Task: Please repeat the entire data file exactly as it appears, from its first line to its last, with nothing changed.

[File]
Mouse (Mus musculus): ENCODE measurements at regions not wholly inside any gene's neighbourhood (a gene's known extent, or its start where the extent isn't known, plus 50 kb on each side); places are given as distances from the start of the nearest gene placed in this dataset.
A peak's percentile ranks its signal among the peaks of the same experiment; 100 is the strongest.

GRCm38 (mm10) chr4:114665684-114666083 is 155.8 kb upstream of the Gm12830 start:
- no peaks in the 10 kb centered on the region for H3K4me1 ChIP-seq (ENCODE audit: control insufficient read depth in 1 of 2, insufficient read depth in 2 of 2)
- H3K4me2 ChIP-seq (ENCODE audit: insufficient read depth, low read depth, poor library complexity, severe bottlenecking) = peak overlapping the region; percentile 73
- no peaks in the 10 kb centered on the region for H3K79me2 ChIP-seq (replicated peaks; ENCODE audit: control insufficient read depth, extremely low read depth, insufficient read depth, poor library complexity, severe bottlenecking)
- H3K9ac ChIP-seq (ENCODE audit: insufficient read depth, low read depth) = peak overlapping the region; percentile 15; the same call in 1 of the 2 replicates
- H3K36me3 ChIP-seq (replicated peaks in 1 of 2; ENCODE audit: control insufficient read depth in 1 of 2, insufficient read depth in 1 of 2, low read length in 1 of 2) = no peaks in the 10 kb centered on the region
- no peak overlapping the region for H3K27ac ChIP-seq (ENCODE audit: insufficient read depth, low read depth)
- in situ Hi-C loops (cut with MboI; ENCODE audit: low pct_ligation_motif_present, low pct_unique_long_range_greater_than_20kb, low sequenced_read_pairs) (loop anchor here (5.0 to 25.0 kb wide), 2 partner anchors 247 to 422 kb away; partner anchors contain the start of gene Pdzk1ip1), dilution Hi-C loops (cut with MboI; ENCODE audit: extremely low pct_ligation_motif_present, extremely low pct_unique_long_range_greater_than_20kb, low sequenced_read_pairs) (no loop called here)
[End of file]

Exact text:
Mouse (Mus musculus): ENCODE measurements at regions not wholly inside any gene's neighbourhood (a gene's known extent, or its start where the extent isn't known, plus 50 kb on each side); places are given as distances from the start of the nearest gene placed in this dataset.
A peak's percentile ranks its signal among the peaks of the same experiment; 100 is the strongest.

GRCm38 (mm10) chr4:114665684-114666083 is 155.8 kb upstream of the Gm12830 start:
- no peaks in the 10 kb centered on the region for H3K4me1 ChIP-seq (ENCODE audit: control insufficient read depth in 1 of 2, insufficient read depth in 2 of 2)
- H3K4me2 ChIP-seq (ENCODE audit: insufficient read depth, low read depth, poor library complexity, severe bottlenecking) = peak overlapping the region; percentile 73
- no peaks in the 10 kb centered on the region for H3K79me2 ChIP-seq (replicated peaks; ENCODE audit: control insufficient read depth, extremely low read depth, insufficient read depth, poor library complexity, severe bottlenecking)
- H3K9ac ChIP-seq (ENCODE audit: insufficient read depth, low read depth) = peak overlapping the region; percentile 15; the same call in 1 of the 2 replicates
- H3K36me3 ChIP-seq (replicated peaks in 1 of 2; ENCODE audit: control insufficient read depth in 1 of 2, insufficient read depth in 1 of 2, low read length in 1 of 2) = no peaks in the 10 kb centered on the region
- no peak overlapping the region for H3K27ac ChIP-seq (ENCODE audit: insufficient read depth, low read depth)
- in situ Hi-C loops (cut with MboI; ENCODE audit: low pct_ligation_motif_present, low pct_unique_long_range_greater_than_20kb, low sequenced_read_pairs) (loop anchor here (5.0 to 25.0 kb wide), 2 partner anchors 247 to 422 kb away; partner anchors contain the start of gene Pdzk1ip1), dilution Hi-C loops (cut with MboI; ENCODE audit: extremely low pct_ligation_motif_present, extremely low pct_unique_long_range_greater_than_20kb, low sequenced_read_pairs) (no loop called here)